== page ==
BaySTDetect: detecting unusual temporal patterns in small area data via Bayesian model choice.

TitleBaySTDetect: detecting unusual temporal patterns in small area data via Bayesian model choice.
Publication TypeJournal Article
Year of Publication2012
AuthorsLi G, Best N, Hansell AL, Ahmed I, Richardson S
JournalBiostatistics
Volume13
Issue4
Pagination695-710
Date Published2012 Sep
ISSN1468-4357
Abstract

Space-time modeling of small area data is often used in epidemiology for mapping chronic disease rates and by government statistical agencies for producing local estimates of, for example, unemployment or crime rates. Although there is typically a general temporal trend, which affects all areas similarly, abrupt changes may occur in a particular area, e.g. due to emergence of localized predictors/risk factor(s) or impact of a new policy. Detection of areas with "unusual" temporal patterns is therefore important as a screening tool for further investigations. In this paper, we propose BaySTDetect, a novel detection method for short-time series of small area data using Bayesian model choice between two competing space-time models. The first model is a multiplicative decomposition of the area effect and the temporal effect, assuming one common temporal pattern across the whole study region. The second model estimates the time trends independently for each area. For each area, the posterior probability of belonging to the common trend model is calculated, which is then used to classify the local time trend as unusual or not. Crucial to any detection method, we provide a Bayesian estimate of the false discovery rate (FDR). A comprehensive simulation study has demonstrated the consistent good performance of BaySTDetect in detecting various realistic departure patterns in addition to estimating well the FDR. The proposed method is applied retrospectively to mortality data on chronic obstructive pulmonary disease (COPD) in England and Wales between 1990 and 1997 (a) to test a hypothesis that a government policy increased the diagnosis of COPD and (b) to perform surveillance. While results showed no evidence supporting the hypothesis regarding the policy, an identified unusual district (Tower Hamlets in inner London) was later recognized to have higher than national rates of hospital readmission and mortality due to COPD by the National Health Service, which initiated various local enhanced services to tackle the problem. Our method would have led to an early detection of this local health issue.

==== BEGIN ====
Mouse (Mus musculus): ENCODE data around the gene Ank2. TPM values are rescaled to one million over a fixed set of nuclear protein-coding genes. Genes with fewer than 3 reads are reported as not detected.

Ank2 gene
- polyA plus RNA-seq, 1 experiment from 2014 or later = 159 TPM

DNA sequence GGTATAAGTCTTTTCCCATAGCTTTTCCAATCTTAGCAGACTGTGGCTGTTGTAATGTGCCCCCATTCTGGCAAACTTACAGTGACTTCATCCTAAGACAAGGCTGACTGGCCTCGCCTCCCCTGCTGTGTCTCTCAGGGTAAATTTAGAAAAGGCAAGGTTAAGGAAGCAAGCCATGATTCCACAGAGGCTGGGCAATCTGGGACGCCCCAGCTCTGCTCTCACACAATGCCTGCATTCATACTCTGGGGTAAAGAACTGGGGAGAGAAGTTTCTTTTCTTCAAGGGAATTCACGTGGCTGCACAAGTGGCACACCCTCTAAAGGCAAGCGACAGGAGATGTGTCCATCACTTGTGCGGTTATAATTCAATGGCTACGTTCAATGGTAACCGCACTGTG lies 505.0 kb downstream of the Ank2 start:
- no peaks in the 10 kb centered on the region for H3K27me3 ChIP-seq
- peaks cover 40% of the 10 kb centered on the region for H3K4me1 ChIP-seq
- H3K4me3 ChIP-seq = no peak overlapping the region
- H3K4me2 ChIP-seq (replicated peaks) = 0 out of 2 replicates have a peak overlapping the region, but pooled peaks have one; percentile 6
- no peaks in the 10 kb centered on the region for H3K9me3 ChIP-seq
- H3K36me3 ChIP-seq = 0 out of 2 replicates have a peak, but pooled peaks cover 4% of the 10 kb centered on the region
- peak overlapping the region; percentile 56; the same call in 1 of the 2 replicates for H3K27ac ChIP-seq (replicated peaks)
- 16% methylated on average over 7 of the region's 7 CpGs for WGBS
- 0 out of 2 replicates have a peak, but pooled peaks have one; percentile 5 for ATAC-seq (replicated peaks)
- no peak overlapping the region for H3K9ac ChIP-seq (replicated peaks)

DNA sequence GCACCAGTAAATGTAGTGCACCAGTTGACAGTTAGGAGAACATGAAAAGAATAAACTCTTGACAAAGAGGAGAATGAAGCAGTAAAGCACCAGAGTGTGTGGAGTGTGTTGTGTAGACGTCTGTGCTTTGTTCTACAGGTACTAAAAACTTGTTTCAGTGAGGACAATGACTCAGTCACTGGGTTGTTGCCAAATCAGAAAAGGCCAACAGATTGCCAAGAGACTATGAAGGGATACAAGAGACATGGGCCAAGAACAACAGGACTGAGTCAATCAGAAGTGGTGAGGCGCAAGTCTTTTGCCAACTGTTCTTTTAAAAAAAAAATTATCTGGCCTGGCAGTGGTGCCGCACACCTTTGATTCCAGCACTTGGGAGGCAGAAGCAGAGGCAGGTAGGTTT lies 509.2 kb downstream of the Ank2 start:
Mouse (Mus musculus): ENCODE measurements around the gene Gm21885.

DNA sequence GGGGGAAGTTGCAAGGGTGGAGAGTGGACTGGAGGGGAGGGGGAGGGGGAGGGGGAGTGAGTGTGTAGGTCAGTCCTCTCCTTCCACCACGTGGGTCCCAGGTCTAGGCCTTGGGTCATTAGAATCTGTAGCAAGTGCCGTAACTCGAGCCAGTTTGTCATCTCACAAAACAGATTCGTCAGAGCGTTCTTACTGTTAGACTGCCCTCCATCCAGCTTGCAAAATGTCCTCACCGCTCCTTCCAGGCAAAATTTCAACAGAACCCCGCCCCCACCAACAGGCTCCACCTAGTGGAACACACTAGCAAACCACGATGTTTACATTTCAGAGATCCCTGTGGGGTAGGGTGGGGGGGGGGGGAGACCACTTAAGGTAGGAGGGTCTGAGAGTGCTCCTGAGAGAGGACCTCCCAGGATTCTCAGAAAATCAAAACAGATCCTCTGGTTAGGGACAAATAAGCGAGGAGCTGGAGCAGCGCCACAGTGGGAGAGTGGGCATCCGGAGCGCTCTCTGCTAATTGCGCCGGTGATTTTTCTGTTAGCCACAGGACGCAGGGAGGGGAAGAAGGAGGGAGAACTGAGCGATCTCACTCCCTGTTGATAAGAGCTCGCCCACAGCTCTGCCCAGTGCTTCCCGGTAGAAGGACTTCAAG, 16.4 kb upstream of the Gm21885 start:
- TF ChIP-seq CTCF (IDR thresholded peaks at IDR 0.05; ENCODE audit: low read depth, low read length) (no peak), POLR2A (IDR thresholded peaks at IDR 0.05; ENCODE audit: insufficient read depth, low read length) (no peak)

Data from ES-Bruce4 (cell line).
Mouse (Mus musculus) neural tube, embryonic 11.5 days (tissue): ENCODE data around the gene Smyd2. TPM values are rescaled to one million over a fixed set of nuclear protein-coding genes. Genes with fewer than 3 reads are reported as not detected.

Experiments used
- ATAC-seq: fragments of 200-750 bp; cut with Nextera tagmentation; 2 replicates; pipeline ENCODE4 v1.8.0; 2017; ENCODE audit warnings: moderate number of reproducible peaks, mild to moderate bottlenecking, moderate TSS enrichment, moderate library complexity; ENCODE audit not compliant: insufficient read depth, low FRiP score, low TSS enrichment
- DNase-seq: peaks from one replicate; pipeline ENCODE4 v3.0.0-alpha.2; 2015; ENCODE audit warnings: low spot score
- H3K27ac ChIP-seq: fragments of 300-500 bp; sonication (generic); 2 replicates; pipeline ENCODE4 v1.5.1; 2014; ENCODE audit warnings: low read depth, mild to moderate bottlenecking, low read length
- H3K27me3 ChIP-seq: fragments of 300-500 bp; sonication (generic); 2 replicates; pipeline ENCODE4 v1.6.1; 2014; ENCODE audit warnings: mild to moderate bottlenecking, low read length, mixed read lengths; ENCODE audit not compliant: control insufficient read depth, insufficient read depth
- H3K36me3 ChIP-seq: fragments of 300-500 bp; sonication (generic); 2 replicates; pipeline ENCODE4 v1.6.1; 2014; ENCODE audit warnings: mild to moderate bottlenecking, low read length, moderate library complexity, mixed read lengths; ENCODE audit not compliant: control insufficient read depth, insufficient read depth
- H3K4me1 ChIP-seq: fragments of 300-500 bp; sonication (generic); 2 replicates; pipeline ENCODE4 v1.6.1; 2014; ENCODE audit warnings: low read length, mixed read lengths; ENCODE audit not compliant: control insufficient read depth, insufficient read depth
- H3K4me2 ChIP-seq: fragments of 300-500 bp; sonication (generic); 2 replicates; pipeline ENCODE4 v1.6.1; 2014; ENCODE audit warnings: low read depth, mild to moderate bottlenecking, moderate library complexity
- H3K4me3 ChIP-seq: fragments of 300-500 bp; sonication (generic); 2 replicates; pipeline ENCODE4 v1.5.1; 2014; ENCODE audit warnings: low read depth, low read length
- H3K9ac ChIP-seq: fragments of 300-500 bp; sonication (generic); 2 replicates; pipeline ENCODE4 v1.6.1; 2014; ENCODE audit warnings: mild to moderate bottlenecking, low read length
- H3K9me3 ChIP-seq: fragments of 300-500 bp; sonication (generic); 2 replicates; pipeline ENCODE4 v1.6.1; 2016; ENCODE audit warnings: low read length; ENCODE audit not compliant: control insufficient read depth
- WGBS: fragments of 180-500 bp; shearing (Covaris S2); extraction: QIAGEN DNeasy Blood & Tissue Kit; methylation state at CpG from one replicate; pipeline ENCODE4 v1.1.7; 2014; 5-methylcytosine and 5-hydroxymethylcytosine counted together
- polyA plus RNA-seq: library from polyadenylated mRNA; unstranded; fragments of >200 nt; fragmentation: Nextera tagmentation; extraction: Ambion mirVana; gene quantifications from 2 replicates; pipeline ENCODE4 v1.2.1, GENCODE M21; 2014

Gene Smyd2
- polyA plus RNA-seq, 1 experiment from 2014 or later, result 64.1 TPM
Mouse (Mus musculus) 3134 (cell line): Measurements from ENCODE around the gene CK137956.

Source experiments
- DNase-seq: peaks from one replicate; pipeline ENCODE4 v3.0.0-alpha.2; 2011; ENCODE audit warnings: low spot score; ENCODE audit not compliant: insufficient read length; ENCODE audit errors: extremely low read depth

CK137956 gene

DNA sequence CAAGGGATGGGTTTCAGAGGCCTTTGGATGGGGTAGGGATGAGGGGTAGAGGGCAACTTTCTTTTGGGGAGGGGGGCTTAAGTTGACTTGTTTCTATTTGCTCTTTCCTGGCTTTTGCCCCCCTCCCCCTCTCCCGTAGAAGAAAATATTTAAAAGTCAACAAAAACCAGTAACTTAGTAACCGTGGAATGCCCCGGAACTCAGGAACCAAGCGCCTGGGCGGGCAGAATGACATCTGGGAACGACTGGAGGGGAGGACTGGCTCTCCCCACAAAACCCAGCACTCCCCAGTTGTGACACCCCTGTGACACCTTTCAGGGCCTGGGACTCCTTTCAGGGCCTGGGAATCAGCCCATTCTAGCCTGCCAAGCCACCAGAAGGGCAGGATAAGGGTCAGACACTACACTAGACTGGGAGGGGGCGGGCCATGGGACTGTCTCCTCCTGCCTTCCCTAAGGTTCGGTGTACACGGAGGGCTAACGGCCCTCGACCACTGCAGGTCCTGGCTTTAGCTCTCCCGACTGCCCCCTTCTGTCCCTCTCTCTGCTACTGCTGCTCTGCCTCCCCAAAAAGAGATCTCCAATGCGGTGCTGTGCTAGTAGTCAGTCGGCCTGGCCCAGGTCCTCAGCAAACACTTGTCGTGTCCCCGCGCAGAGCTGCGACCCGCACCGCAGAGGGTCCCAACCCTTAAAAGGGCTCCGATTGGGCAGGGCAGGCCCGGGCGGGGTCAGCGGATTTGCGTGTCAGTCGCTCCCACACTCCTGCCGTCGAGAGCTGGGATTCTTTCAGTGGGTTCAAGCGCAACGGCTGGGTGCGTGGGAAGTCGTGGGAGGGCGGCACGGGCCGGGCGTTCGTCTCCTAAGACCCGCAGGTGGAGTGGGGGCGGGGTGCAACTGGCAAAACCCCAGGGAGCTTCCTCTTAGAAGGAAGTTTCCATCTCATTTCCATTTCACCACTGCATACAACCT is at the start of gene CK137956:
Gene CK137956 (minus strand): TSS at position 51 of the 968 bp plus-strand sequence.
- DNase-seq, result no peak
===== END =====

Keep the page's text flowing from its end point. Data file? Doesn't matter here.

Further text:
DOI10.1093/biostatistics/kxs005
Alternate JournalBiostatistics
PubMed ID22452805